We are well into the summer and for a whole lot of people that means by now you have burned through a whole lot of cash. Just think about it – you’re spending money on stuff to do with your kids because there is no school, you’ll spend more money on stuff to feed your kids because they’re bored. And because there’s no school, you’ll wind up spending even more money on different stuff for your kids to wear, – because ya’ know, there’s no school. And soon it will time to go back to school and you know what that means – Ch-ching! Even more money spent on buying stuff – because there will be school. It sure seems like the summer is when our credit cards become our best friends and our finely tuned budgeting plans fly out the window.
But did you know that lurking behind every swipe of your beloved credit card there is a potential danger called POS malware? POS stands for Point of Sales, referring to the credit card machines used by businesses to accept payments for goods and services. Criminals plant malware on the devices themselves that skim information from the magnetic strip on the backs of cards. As the card gets swiped through the device, the data that’s stored on the strip is transmitted for processing.
When the system works properly, untainted by malware, the information is processed and the payment goes through. But there is one critical moment in this process that allows hackers to jump in and steal your data – See, as you might imagine, card data is encrypted as it’s being sent for authorization of payment. But surprisingly, it’s not encrypted while the payment is being processed, a vulnerability that hackers are all too happy to exploit. This is precisely when the malware intercepts the data, and gives those rotten hackers access to your credit card number, expiration date, name of the card holder etc. Pretty bad stuff indeed.
POS malware is stealthy and as such can hang around for a long time unnoticed. This is by design in more ways than one – and the longer it sits undetected, the longer it has to skim info from cards and the bigger the heist.
Now back to the summer. Let’s say you have been working away, while you kids have been lounging around for the last two months. You know what? You deserve a vacation! Wouldn’t you just love to get away for a few days in a nice Marriott? How about a classy Weston Hotel? Starwood? They all sound dreamy, right? Think again – HEI Hotels and resorts, all of which the above are part of, just announced earlier this week that they found a nasty POS hiding on their system which had been sitting undetected as far back as March of this year. According to Reuters, the data of tens of thousands of cards could be at risk. And earlier this year, Omni Hotels and resorts announced that they were hit with POS malware. Camping, anyone?
The truth is that POS malware can affect any sector, not just the hospitality sector. The massive Target breach back in 2013 that affected over 40 million customers was at least in part carried out via POS malware – even if you never take a vacation, chances are, you have been in a Target at least once.
Where does all that stolen info go?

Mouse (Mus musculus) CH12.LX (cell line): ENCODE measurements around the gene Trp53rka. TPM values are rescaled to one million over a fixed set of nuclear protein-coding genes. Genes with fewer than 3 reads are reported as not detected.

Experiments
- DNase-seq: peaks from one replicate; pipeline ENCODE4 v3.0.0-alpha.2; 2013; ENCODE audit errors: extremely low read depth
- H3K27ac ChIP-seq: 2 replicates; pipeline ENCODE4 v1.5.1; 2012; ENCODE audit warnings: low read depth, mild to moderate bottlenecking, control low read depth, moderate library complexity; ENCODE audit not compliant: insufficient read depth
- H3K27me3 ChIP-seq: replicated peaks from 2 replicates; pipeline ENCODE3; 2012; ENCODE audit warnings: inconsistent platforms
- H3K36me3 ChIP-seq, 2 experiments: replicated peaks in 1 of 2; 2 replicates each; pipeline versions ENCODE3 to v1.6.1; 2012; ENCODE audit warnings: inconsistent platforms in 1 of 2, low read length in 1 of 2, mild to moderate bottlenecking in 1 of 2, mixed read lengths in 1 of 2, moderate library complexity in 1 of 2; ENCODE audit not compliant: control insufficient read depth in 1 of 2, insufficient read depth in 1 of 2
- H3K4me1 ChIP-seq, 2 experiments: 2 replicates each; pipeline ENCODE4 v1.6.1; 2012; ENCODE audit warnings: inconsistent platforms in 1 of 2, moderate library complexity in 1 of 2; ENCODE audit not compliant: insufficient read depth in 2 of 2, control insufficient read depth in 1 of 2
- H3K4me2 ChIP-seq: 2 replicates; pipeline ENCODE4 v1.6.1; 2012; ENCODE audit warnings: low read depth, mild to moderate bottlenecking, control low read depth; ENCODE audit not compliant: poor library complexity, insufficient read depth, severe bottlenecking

So just what happens to your data once those baddies have, um, swiped it from you? As you can imagine, some will use it to make purchases with your card. Others looking for a little more action, take their wares to the Dark Web and sell it on forums that specialize in selling stolen credit card data. The hackers will use this data to create clone cards, that look and function exactly as real ones do.
EMV to save the day… Maybe
Back on the light side of things, credit card companies such as EuroPay, Visa and MasterCard (along with some other smaller companies) have created the new appropriately named EMV chip card which aims to cut down on credit card fraud and POS malware incidents. These new cards are decked out with computer chips along with the magnetic strips we all know and love. The new cards are more secure, in theory at least, because as we have seen, hackers can skim the static data from those strips and make those clone cards. But every time an EMV card is used, a new and unique transaction code is created, which can’t be used again, thus making for a more secure transaction.
Sure, this sounds great, but whip out your chip card at many stores and the cashier will look at you like you just fell off the moon. They don’t have the technology in place to use the cards yet, but they “should be upgrading sometime.. Uh… Sometime soon..,right Jim ? We’re doing that chip thing sometime… Soon…” Uh-huh.
What can you do, if anything, about POS malware?
For now, as a consumer, there are a few things you can do to keep yourself safe from POS malware, although understandably, it’s really more dependent on the merchant’s habits than yours:
- Change your PIN code on a regular basis.
- Use your EMV chip card wherever and whenever you can if stores have the technology in place, as opposed to the regular magnetic strip.
- Review your credit card statement on a regular basis to scan for irregularities.
On the other hand, many experts caution people from placing too much faith in the new cards. According to an article in Wired.com, just as hackers found a millisecond with which to exploit traditional POS card readers, so too, it’s just a matter of time before they find a vulnerability with which to exploit the new system. For now though, it seems that they haven’t found it – so perhaps that means that right now, this very second would be the right time to go buy those back to school supplies…and as they say “Hurry in, before time runs out….”